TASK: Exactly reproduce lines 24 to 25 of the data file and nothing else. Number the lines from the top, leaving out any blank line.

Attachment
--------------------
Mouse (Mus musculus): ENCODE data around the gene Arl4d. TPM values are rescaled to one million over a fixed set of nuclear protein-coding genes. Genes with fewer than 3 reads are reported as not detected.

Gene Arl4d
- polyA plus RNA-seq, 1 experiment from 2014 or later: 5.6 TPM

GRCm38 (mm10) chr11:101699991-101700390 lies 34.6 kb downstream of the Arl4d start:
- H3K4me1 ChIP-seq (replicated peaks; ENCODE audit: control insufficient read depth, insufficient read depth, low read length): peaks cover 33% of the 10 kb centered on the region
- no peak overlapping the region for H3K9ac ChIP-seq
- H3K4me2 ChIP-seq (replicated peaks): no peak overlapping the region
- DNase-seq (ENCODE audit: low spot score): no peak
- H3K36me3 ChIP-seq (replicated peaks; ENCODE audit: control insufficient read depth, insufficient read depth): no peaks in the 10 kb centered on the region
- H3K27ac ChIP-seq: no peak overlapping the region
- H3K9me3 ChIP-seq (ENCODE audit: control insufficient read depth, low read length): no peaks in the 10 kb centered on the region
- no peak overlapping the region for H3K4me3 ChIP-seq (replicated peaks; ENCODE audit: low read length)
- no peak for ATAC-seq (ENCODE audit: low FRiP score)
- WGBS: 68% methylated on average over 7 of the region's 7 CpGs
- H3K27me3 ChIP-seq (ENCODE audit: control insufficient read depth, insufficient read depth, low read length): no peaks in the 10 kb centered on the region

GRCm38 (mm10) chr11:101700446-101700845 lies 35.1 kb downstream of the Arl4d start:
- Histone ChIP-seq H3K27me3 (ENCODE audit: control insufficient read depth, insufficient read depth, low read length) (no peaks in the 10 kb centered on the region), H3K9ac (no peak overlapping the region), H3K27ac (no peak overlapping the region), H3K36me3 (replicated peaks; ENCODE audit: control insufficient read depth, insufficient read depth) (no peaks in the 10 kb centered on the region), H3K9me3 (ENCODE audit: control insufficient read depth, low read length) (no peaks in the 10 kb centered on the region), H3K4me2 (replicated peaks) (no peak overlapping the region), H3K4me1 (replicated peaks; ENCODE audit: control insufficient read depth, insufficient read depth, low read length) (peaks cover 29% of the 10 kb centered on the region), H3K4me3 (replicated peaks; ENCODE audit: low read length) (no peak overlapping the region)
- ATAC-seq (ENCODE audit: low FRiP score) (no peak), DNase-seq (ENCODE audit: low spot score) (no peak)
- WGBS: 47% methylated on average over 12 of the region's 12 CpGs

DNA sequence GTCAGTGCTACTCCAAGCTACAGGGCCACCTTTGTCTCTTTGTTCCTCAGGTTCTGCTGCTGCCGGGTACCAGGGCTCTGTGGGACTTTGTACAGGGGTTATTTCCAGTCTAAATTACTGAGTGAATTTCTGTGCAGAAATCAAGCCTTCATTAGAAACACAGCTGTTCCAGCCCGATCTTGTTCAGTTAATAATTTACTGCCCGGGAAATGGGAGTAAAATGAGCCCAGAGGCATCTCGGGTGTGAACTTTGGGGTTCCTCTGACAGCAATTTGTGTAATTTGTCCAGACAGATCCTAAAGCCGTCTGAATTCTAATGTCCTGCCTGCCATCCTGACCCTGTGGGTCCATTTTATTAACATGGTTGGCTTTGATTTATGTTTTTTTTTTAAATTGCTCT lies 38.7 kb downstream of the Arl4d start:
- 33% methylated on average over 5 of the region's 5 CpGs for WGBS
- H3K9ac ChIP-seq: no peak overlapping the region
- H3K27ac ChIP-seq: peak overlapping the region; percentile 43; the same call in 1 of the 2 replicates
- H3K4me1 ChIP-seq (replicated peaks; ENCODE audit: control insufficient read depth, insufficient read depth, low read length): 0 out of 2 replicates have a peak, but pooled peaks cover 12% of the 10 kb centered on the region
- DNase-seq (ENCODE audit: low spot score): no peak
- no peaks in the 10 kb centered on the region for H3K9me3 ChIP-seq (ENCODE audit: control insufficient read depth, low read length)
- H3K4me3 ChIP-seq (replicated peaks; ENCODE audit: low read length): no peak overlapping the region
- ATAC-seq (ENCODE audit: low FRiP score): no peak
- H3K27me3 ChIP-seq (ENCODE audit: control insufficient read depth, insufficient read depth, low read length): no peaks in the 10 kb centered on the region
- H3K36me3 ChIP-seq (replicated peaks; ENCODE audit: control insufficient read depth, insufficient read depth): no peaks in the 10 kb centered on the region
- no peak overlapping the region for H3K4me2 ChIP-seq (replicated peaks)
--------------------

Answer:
- H3K4me1 ChIP-seq (replicated peaks; ENCODE audit: control insufficient read depth, insufficient read depth, low read length): 0 out of 2 replicates have a peak, but pooled peaks cover 12% of the 10 kb centered on the region
- DNase-seq (ENCODE audit: low spot score): no peak